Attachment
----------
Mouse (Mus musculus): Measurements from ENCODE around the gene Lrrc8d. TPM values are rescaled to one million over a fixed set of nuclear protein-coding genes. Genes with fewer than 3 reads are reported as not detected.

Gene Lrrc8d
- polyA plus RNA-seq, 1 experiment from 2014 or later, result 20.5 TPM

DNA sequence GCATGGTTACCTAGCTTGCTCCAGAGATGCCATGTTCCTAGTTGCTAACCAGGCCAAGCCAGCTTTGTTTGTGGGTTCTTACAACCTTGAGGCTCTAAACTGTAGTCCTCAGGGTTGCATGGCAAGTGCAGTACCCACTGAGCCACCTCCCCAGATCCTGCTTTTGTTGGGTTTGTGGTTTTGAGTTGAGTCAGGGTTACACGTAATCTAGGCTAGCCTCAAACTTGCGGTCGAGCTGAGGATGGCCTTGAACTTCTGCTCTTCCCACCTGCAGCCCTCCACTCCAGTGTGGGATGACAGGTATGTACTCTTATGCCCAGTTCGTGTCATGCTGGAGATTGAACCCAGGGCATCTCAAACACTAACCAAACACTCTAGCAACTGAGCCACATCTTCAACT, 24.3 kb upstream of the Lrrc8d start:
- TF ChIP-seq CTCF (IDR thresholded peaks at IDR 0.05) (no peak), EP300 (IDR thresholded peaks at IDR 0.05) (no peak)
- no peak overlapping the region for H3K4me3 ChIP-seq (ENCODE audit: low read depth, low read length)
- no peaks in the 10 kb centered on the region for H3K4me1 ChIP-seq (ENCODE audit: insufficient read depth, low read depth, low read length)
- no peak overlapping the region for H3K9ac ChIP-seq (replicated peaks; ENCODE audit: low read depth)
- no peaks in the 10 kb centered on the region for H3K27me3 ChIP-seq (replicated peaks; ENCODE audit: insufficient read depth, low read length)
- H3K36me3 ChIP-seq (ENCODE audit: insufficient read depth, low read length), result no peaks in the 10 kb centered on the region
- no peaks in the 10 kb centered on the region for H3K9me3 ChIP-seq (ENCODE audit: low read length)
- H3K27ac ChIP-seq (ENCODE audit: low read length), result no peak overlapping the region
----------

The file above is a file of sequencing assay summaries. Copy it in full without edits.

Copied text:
Mouse (Mus musculus): Measurements from ENCODE around the gene Lrrc8d. TPM values are rescaled to one million over a fixed set of nuclear protein-coding genes. Genes with fewer than 3 reads are reported as not detected.

Gene Lrrc8d
- polyA plus RNA-seq, 1 experiment from 2014 or later, result 20.5 TPM

DNA sequence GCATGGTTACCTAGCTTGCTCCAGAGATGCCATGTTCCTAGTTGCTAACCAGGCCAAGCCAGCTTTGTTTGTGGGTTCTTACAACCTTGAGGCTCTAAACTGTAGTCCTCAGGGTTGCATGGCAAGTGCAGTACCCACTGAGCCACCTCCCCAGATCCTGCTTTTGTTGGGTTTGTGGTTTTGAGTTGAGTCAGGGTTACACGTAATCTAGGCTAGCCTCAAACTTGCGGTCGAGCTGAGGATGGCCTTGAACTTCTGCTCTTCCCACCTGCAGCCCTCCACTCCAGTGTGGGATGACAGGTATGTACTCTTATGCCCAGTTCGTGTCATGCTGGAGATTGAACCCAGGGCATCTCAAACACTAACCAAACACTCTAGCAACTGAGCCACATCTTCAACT, 24.3 kb upstream of the Lrrc8d start:
- TF ChIP-seq CTCF (IDR thresholded peaks at IDR 0.05) (no peak), EP300 (IDR thresholded peaks at IDR 0.05) (no peak)
- no peak overlapping the region for H3K4me3 ChIP-seq (ENCODE audit: low read depth, low read length)
- no peaks in the 10 kb centered on the region for H3K4me1 ChIP-seq (ENCODE audit: insufficient read depth, low read depth, low read length)
- no peak overlapping the region for H3K9ac ChIP-seq (replicated peaks; ENCODE audit: low read depth)
- no peaks in the 10 kb centered on the region for H3K27me3 ChIP-seq (replicated peaks; ENCODE audit: insufficient read depth, low read length)
- H3K36me3 ChIP-seq (ENCODE audit: insufficient read depth, low read length), result no peaks in the 10 kb centered on the region
- no peaks in the 10 kb centered on the region for H3K9me3 ChIP-seq (ENCODE audit: low read length)
- H3K27ac ChIP-seq (ENCODE audit: low read length), result no peak overlapping the region